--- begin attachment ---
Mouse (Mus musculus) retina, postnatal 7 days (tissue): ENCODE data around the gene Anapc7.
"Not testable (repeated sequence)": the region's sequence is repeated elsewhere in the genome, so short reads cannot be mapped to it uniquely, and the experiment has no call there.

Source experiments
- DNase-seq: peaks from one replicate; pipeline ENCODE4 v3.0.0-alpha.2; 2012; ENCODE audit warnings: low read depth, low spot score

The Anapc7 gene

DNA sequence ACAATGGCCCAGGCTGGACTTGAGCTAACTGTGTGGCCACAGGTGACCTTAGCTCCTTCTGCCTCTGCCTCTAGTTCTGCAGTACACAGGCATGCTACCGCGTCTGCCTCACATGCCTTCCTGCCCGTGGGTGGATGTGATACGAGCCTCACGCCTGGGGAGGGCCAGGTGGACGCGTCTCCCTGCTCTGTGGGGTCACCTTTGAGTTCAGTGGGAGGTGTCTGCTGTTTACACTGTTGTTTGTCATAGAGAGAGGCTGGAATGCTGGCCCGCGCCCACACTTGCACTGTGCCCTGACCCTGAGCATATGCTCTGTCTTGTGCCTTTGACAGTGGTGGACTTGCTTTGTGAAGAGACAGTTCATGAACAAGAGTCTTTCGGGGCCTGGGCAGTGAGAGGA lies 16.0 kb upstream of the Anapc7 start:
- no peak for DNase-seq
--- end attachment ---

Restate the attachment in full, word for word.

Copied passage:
Mouse (Mus musculus) retina, postnatal 7 days (tissue): ENCODE data around the gene Anapc7.
"Not testable (repeated sequence)": the region's sequence is repeated elsewhere in the genome, so short reads cannot be mapped to it uniquely, and the experiment has no call there.

Source experiments
- DNase-seq: peaks from one replicate; pipeline ENCODE4 v3.0.0-alpha.2; 2012; ENCODE audit warnings: low read depth, low spot score

The Anapc7 gene

DNA sequence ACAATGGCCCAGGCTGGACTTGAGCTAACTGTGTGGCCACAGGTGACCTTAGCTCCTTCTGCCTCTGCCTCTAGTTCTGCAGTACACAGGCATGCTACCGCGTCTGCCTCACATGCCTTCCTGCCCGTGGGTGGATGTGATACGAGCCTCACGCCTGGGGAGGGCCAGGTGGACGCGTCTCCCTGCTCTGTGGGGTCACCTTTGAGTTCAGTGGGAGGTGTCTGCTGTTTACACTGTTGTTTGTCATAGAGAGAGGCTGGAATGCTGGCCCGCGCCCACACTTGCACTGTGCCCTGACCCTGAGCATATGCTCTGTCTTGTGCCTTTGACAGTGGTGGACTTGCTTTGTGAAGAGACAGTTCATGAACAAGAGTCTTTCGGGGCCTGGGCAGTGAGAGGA lies 16.0 kb upstream of the Anapc7 start:
- no peak for DNase-seq